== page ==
Alright, here we are with our first album review! We are starting off with one of my favorite bands: Pink Floyd, but we shall not be doing one of the famous albums just yet. Everyone already knows about Dark Side of the Moon, The Wall, and Wish You Were Here. Instead I wanted to do one of the lesser known albums, their second outing “A Saucerful of Secrets.”
Even among their early work, this album seems to be forgotten by a lot of people; overshadowed by the psychedelic blast of “Piper” and the overwhelmingly strange “Ummagumma.” The people that do seem to remember this album only seem to remember it because it’s the only album that both Syd Barrett and David Gilmour played on. This is a bit misleading. While both of them do play guitar on the album, they are only actually playing together on one song, and you would never have even realized it. That being said, I think this is one of the better non-70s Pink Floyd albums.
Saucerful retains much of the psychedelic rock sound the band crafted on their first album, but they also add in a very lavish, creepy, space rock sound to many of the songs. Songs such as “Let There Be More Light,” “Set the Controls for the Heart of the Sun,” and the title track really define what space rock sounds like to me. The way the band uses synths behind the guitars, pianos, and vocals to create an uneasy atmosphere gives the songs a character you don’t hear on many of their other releases. The vocals also add to the space on this album, as they are very soft on all songs but one, which I will get into later. For the most part, these are definitely moodier, darker songs than on their debut album.
The album’s first three songs flow very well and are probably my three favorites from the album. “Let There Be More Light” alternates back and forth between creepy, quiet verses and louder more eclectic choruses. “Remember a Day” treats us to some rarely heard Richard Wright vocal work over a blissful and playful piano. “Set the Controls for the Heart of the Sun” is a very quiet and ambient track with soft vocals by Roger Waters. This is the only track in Pink Floyd’s entire discography that all five main members played on, but again there really isn’t anything in the song at all to indicate that. It’s still a very good song though.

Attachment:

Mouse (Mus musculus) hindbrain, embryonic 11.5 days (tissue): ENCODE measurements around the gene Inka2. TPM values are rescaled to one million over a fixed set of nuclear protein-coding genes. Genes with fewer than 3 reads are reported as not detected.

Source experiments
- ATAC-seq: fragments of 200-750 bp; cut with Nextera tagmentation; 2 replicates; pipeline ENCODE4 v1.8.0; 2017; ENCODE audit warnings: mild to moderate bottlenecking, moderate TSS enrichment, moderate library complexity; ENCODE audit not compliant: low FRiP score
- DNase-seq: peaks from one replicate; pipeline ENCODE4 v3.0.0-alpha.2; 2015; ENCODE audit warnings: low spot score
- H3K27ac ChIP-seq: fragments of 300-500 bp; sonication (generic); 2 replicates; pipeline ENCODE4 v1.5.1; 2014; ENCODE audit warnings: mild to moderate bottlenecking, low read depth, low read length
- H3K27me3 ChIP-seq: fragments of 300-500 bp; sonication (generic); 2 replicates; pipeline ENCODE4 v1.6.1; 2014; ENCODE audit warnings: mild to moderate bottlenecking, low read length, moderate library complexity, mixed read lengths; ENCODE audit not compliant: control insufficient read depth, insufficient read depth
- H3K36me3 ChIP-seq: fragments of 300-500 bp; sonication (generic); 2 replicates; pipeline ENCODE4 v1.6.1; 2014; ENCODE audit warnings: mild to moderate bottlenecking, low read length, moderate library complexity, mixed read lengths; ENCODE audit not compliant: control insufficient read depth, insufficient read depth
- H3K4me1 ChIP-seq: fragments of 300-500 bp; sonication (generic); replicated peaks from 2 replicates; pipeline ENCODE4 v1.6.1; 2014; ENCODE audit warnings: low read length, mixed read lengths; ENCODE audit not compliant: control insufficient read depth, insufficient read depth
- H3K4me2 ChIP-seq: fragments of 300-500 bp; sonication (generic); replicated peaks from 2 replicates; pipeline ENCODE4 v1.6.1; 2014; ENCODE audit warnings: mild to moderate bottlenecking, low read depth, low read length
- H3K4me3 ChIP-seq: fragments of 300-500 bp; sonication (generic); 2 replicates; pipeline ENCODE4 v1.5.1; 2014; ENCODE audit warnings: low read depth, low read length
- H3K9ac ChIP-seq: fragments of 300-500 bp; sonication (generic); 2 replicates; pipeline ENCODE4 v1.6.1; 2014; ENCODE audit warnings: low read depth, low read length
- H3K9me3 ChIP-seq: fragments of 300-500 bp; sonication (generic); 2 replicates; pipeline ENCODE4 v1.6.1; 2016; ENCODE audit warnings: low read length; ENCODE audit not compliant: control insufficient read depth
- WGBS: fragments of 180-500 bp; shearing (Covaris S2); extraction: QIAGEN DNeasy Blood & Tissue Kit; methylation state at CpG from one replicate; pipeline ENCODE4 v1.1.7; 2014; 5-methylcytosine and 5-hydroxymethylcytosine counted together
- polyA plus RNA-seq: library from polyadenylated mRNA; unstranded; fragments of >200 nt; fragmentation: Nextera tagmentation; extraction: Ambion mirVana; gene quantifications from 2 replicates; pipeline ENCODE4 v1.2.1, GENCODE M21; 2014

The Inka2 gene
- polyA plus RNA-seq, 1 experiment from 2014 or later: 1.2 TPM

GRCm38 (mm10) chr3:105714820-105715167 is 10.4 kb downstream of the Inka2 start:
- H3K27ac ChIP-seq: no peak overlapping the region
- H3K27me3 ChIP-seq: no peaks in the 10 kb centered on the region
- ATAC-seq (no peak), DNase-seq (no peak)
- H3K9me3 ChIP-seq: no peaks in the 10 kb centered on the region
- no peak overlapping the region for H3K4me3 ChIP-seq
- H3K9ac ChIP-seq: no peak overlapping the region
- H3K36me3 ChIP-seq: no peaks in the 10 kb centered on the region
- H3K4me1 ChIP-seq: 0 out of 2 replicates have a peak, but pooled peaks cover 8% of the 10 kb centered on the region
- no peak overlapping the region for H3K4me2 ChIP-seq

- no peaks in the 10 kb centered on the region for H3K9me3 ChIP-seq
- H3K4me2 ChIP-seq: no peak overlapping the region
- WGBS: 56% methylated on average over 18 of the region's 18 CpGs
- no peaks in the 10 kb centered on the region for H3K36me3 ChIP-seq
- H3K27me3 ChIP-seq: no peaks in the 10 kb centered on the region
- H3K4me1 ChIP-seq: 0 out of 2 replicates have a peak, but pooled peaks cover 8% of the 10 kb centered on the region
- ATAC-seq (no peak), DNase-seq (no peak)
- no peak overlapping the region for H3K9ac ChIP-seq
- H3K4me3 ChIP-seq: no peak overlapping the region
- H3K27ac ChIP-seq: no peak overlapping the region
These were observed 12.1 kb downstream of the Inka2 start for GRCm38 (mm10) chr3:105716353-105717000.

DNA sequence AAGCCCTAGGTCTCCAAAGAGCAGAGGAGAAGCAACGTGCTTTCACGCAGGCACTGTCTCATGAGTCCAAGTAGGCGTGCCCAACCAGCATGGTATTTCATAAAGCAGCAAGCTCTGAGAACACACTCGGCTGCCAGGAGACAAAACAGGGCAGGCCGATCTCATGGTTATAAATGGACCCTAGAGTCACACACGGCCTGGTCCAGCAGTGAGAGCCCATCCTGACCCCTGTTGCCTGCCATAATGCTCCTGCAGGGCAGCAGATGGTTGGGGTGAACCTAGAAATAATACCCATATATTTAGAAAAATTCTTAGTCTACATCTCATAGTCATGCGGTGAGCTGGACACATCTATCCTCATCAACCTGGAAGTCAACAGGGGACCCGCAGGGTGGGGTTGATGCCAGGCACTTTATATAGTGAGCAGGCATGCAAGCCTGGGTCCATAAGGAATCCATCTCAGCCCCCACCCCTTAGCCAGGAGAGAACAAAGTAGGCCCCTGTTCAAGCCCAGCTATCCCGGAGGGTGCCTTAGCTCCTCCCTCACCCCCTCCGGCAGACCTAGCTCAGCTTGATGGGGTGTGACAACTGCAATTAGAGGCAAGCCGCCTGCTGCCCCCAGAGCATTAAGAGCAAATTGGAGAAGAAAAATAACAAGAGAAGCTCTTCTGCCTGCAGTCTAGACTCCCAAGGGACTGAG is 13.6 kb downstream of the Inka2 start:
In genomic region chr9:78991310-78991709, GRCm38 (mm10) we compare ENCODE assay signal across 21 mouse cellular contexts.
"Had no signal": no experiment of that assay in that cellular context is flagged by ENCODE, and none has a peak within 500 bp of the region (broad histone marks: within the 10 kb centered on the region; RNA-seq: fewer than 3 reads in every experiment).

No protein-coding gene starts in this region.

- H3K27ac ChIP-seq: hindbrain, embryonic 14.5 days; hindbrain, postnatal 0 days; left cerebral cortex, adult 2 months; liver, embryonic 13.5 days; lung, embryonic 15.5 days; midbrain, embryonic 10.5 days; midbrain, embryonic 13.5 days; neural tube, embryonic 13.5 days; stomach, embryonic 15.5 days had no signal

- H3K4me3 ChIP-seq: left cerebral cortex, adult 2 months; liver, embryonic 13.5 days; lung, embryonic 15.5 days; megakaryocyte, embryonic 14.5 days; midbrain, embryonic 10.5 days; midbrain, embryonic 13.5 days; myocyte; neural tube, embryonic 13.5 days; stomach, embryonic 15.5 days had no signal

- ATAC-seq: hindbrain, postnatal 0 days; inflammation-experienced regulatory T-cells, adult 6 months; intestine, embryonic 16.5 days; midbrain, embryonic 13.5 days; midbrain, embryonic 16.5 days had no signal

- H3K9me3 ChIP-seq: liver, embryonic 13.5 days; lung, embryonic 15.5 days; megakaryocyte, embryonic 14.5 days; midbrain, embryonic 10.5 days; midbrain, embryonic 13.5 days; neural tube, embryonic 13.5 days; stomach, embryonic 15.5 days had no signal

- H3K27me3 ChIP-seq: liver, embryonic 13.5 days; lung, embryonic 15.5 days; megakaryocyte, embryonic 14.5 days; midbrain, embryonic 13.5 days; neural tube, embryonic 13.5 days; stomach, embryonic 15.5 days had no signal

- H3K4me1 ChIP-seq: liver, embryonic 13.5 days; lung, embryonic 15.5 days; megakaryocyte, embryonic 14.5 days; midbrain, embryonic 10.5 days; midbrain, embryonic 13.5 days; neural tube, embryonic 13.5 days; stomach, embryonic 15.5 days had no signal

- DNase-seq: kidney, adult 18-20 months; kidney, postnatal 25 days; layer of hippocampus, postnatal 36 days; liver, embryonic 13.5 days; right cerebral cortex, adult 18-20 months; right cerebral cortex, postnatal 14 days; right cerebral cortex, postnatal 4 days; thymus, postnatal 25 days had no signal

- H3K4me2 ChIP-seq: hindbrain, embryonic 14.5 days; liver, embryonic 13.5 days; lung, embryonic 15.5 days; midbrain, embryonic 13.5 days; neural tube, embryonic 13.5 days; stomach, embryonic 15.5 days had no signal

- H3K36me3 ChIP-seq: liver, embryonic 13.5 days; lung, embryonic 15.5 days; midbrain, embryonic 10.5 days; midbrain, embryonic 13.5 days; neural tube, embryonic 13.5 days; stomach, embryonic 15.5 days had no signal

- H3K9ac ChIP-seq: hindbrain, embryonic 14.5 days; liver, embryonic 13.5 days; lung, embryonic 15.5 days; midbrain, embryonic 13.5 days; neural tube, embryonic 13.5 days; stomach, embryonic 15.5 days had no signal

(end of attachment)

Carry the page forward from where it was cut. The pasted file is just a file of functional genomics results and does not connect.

Despite the fact that I actually quite like the fourth track, “Corporal Clegg” sticks out like a sore thumb and completely breaks the flow of the album. It is a much more upbeat song than the others and even contains an obnoxious kazoo part. I personally like the song and think it’s quite fun, but I know a lot of fans that disagree entirely, so take that how you will. After this, we get to the title track. This is an 11-minute instrumental song and it’s one of the first times we see Pink Floyd get very experimental. It goes through three main sections. The first is an extremely creepy and ambient synth build-up that is bound to give some children nightmares if heard at night. This then goes into a pounding drum pattern with dissonant piano banging and crazy synth explosions. The third part of the song slows back down for a very peaceful and beautiful resolution. It’s a cool song but definitely overstays its welcome quite a bit. There are far better versions of the song on their live albums but I certainly don’t think this one is bad.
The last two songs for me are a very unsatisfactory ending. “See-Saw” is another soft, playful song, but after the title track it almost puts me to sleep. Again, not a bad song, just not a great one. I’ve often heard people say the last song is their favorite from this album, but I actually don’t really care for “Jugband Blues.” This is the sendoff for Syd Barrett and the lyrics definitely reflect that, but musically I think the song is just a little too sporadic and ends too suddenly to leave much of a lasting impact, but I guess that is reflective of Syd Barrett’s time in Pink Floyd: very sporadic and ended dramatically, as he was officially kicked out during the making of this album. All in all though, it doesn’t feel like a great album closer, especially if you know nothing about Barrett.
Now this isn’t a bad album but it does have quite a few flaws. It doesn’t flow very well from front to back and some of the songs can drag on for a little too long. This album also came out around the time when bands were experimenting with hard stereo panning, so that can be very strange and off-putting as well. I would definitely still recommend you listen to the album if you’re into Pink Floyd or enjoy psychedelic rock music. At the very least this should be something unique that you probably haven’t heard before.
Highlights: Let There Be More Light, Remember a Day, Set the Controls for the Heart of the Sun
Lowlights: Jugband Blues